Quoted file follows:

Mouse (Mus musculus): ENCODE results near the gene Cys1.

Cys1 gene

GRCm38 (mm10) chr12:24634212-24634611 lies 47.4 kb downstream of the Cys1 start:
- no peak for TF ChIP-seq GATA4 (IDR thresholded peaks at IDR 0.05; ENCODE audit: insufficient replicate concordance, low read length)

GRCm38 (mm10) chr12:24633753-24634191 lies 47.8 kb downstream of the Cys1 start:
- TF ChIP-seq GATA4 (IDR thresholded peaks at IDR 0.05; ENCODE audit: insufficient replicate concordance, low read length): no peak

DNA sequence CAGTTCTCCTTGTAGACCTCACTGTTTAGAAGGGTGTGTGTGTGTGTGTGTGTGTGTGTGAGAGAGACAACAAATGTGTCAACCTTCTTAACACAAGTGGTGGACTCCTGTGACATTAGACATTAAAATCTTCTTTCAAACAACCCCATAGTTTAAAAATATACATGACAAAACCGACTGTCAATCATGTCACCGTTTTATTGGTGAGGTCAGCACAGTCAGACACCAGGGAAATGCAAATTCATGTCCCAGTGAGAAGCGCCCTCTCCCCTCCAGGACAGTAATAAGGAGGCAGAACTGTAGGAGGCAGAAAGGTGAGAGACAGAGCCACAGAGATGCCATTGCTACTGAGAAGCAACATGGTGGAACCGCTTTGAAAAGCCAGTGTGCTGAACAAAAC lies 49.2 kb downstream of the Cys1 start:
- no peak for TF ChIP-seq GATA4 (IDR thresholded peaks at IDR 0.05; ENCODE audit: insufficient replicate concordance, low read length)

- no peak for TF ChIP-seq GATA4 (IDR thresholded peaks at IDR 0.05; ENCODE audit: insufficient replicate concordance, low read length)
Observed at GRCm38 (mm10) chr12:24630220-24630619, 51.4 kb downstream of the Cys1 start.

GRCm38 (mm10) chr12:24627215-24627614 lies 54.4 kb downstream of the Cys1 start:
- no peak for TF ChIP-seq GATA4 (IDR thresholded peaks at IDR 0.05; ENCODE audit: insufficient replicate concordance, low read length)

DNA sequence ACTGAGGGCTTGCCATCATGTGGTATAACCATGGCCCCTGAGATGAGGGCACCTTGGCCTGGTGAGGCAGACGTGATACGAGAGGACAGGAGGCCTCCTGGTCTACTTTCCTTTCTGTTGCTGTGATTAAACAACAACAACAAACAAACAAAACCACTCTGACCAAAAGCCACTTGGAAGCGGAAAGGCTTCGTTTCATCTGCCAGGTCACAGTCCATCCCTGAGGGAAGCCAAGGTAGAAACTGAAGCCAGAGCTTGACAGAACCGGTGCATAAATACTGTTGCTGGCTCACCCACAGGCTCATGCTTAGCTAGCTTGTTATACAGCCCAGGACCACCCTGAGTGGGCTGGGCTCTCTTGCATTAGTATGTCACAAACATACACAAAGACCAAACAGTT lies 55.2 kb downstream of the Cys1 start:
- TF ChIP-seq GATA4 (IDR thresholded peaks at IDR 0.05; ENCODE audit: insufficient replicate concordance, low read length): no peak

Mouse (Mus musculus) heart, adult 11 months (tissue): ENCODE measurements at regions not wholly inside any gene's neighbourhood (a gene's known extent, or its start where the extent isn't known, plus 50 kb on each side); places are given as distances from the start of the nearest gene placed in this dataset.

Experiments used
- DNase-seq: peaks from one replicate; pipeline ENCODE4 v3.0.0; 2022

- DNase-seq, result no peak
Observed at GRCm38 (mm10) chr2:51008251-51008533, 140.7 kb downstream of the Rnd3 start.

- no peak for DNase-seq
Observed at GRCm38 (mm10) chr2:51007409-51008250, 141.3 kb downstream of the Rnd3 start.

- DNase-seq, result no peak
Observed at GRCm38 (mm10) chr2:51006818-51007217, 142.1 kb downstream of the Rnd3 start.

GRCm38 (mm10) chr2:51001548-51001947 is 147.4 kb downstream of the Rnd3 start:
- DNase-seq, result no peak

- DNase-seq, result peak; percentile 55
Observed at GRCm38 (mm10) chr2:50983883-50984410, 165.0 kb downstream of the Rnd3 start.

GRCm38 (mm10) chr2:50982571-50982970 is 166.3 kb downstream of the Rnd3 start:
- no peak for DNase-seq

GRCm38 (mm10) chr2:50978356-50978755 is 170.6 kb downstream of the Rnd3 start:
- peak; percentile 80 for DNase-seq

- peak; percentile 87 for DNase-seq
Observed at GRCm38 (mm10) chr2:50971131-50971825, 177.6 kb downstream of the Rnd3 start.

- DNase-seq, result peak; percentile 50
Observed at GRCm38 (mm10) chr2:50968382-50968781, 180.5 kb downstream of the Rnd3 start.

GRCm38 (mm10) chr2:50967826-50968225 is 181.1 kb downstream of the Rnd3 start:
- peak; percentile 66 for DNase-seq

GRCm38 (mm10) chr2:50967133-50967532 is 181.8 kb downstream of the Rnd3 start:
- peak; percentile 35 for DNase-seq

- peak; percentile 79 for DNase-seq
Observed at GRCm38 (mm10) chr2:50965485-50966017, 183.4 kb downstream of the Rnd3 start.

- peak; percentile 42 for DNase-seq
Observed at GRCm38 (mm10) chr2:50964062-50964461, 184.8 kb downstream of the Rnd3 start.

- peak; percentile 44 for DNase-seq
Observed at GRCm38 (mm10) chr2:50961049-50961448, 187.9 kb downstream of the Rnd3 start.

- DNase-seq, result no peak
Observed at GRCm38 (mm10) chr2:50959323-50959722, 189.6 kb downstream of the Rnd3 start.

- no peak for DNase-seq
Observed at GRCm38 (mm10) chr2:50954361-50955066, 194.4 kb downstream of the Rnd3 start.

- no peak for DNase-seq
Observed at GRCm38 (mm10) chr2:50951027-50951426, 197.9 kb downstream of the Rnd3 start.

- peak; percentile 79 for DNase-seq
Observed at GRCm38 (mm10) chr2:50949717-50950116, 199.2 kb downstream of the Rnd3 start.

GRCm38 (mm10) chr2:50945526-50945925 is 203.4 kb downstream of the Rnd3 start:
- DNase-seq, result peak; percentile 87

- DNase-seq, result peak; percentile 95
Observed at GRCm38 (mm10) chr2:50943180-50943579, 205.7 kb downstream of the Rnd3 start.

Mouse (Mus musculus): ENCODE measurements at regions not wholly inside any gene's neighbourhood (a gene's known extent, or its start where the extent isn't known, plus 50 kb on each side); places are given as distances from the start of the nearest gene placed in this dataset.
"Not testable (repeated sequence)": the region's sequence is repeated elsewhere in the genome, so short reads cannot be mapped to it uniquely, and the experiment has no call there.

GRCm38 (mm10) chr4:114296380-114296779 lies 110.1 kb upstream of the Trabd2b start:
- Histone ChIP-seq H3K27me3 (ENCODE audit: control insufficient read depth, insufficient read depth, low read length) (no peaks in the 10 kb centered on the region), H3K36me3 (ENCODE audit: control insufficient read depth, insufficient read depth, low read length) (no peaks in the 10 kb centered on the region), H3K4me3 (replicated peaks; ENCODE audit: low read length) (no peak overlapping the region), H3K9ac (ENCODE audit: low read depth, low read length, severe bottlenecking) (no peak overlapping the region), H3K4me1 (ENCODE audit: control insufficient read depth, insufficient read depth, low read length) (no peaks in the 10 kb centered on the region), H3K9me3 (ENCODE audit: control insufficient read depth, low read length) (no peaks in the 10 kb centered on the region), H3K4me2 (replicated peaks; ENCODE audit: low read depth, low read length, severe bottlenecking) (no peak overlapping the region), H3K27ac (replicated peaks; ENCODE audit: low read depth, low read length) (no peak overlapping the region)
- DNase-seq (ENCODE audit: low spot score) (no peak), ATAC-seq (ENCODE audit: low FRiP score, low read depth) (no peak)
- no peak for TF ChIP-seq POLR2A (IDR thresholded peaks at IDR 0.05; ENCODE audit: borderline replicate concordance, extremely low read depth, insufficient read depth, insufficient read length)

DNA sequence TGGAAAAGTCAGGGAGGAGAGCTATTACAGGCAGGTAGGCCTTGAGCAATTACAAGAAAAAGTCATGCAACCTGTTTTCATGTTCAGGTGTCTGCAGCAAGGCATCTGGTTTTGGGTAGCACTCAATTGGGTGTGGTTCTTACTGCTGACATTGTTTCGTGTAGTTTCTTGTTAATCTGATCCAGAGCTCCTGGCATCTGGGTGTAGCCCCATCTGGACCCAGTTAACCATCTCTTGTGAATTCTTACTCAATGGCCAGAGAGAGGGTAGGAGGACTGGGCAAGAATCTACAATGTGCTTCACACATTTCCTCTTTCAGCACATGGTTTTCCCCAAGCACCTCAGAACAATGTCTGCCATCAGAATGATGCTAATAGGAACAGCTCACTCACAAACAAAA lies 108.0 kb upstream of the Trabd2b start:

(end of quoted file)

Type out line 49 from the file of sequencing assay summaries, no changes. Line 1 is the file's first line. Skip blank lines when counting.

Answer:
Observed at GRCm38 (mm10) chr2:50954361-50955066, 194.4 kb downstream of the Rnd3 start.